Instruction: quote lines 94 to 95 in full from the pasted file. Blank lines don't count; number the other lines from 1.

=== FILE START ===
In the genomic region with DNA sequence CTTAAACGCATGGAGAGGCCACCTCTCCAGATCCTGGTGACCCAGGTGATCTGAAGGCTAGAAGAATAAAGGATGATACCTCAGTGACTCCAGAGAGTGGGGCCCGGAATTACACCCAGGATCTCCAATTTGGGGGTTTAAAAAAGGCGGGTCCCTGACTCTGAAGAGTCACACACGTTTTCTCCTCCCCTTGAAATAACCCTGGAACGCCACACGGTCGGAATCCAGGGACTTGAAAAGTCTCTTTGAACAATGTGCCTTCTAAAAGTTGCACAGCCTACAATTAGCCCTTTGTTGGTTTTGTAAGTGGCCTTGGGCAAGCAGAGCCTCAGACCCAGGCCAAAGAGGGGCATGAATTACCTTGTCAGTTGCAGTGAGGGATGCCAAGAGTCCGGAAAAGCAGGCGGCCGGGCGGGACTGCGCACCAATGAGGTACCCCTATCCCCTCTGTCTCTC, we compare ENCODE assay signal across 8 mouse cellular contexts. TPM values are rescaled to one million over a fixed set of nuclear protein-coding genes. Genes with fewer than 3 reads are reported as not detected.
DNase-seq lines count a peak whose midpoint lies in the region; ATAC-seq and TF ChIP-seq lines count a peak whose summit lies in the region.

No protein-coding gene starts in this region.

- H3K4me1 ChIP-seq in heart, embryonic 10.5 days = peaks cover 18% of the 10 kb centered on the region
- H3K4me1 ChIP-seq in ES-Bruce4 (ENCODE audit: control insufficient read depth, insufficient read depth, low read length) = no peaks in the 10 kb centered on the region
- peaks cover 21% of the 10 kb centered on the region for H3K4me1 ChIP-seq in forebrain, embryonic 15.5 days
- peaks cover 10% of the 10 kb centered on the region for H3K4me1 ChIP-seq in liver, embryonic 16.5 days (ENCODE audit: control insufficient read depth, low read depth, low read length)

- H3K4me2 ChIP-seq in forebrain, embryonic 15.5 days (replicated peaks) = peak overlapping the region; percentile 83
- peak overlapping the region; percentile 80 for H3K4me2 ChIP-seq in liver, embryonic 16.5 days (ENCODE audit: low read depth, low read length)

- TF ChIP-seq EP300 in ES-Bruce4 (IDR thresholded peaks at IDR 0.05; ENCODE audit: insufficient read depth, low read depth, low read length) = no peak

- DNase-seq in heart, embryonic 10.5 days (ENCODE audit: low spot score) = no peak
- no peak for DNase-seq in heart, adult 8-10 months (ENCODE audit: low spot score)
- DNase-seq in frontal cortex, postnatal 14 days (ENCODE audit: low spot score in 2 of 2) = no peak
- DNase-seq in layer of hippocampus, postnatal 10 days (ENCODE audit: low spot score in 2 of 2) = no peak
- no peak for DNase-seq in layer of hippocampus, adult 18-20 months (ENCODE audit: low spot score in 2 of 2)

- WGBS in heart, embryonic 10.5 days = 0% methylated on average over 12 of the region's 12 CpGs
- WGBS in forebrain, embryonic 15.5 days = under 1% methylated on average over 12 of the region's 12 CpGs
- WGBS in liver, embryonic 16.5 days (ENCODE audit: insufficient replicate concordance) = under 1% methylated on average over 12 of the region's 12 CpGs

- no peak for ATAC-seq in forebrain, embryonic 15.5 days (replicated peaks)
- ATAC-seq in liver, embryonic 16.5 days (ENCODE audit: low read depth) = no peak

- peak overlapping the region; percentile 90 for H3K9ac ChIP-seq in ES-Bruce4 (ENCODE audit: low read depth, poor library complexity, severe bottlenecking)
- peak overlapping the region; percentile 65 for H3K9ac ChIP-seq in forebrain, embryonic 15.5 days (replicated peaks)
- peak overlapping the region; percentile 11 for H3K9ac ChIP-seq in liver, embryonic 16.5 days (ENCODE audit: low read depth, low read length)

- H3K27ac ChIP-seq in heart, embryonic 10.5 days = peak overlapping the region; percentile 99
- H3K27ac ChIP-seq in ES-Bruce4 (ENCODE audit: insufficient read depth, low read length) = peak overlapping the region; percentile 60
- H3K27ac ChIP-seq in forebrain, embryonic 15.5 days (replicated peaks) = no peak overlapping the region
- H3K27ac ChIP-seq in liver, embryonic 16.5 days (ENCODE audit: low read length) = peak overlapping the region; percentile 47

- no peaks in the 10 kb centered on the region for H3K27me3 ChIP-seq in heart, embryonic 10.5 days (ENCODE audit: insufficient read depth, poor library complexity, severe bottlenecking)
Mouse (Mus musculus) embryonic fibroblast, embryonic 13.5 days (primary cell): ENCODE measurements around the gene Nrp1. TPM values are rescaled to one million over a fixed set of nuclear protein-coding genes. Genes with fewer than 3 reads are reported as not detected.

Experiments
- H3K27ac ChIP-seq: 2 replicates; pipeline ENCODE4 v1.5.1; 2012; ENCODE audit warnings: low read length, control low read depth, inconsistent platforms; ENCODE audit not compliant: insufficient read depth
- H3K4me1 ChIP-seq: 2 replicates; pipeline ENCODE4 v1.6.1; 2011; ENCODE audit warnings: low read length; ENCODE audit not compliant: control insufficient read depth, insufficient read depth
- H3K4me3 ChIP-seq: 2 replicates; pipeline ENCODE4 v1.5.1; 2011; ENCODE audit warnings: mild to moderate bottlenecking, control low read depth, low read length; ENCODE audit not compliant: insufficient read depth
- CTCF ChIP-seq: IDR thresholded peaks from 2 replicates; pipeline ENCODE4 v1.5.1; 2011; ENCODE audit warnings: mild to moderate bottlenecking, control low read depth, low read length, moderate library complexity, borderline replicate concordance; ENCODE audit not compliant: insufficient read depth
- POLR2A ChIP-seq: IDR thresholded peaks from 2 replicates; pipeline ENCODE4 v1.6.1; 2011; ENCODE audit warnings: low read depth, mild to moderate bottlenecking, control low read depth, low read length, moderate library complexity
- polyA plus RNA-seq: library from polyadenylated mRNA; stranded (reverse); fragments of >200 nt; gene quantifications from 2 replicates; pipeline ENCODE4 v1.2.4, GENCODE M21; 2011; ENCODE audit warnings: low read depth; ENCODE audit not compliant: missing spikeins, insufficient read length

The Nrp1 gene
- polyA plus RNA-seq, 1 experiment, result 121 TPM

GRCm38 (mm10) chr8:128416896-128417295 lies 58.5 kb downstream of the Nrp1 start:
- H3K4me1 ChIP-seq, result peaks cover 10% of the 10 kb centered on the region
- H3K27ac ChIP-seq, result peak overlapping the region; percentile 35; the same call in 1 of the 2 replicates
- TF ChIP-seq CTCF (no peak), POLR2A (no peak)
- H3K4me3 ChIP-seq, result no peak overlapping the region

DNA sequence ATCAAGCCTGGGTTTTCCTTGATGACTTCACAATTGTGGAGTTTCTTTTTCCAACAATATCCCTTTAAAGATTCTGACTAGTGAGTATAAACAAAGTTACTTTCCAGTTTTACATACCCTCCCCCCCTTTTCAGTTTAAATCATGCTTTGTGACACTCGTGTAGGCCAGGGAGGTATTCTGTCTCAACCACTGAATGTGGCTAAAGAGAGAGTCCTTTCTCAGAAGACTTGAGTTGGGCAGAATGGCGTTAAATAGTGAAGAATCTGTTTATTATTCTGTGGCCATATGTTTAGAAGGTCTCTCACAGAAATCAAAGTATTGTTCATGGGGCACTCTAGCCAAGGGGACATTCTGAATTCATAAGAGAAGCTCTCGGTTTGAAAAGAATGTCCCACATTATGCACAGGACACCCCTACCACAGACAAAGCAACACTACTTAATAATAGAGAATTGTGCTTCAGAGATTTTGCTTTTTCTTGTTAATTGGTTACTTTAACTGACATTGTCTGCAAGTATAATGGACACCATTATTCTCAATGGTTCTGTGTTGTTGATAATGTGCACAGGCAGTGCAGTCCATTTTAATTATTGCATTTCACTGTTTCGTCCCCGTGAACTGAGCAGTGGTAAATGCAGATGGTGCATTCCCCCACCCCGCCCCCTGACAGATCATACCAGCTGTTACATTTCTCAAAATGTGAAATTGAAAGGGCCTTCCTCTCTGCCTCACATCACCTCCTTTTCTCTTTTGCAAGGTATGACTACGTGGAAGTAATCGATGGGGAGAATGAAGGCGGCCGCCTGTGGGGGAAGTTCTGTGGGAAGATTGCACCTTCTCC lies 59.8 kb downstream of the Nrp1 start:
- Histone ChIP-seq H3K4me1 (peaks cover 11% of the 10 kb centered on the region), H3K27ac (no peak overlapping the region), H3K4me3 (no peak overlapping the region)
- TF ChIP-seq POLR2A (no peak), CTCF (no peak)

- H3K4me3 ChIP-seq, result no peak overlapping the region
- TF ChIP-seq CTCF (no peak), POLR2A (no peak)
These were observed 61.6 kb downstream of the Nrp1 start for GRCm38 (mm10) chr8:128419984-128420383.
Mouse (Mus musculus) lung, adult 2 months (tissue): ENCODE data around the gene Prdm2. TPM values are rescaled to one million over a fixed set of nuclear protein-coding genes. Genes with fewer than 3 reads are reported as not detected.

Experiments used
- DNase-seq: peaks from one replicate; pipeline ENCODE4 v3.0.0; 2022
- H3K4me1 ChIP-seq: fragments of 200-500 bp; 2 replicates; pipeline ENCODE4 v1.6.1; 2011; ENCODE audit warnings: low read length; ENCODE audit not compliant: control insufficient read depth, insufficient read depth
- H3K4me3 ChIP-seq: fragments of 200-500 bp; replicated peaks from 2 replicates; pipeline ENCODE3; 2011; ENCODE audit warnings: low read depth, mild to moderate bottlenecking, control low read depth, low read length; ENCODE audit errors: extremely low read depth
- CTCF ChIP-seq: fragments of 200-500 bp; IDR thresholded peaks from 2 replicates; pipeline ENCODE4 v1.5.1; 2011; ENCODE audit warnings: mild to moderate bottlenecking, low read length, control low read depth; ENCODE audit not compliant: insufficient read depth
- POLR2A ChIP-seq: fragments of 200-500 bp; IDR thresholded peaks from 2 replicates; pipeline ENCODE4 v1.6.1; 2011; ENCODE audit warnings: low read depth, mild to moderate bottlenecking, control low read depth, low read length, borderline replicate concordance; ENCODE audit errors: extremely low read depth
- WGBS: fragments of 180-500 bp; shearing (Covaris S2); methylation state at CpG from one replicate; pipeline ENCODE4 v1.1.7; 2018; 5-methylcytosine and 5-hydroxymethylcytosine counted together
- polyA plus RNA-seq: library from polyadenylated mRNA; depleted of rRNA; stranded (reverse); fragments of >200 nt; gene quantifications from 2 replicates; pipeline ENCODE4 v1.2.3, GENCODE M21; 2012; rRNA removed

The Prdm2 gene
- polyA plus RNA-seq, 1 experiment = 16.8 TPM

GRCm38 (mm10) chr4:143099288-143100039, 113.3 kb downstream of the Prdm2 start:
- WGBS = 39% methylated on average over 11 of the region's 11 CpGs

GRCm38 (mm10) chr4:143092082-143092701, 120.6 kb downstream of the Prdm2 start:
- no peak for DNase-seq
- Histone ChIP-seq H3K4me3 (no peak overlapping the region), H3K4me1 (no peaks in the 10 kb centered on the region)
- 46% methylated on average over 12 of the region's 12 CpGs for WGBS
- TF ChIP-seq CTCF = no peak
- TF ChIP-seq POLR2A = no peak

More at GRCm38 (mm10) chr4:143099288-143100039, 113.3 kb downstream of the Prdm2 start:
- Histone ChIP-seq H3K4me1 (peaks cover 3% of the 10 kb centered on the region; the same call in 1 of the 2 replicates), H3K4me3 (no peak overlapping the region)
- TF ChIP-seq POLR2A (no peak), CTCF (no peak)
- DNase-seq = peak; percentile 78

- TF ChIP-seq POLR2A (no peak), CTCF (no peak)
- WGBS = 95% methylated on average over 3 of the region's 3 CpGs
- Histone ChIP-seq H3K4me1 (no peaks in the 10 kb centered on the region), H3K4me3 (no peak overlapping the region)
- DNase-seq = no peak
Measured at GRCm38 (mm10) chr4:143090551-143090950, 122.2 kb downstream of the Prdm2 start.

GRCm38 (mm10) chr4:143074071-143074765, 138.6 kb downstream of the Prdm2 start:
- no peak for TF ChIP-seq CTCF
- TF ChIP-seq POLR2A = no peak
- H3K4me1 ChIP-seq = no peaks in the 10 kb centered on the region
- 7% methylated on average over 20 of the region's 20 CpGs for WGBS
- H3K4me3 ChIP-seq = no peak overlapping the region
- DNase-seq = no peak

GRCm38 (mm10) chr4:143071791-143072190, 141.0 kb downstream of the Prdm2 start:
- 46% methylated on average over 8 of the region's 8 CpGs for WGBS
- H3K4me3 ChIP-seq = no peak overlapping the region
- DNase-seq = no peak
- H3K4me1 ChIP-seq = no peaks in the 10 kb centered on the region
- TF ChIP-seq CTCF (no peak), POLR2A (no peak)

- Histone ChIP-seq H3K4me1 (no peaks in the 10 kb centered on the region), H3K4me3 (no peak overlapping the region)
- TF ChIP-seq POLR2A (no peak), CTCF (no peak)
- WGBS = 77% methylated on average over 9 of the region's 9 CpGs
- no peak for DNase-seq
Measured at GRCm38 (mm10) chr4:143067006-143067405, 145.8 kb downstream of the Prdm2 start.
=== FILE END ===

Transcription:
- no peak for DNase-seq
Measured at GRCm38 (mm10) chr4:143067006-143067405, 145.8 kb downstream of the Prdm2 start.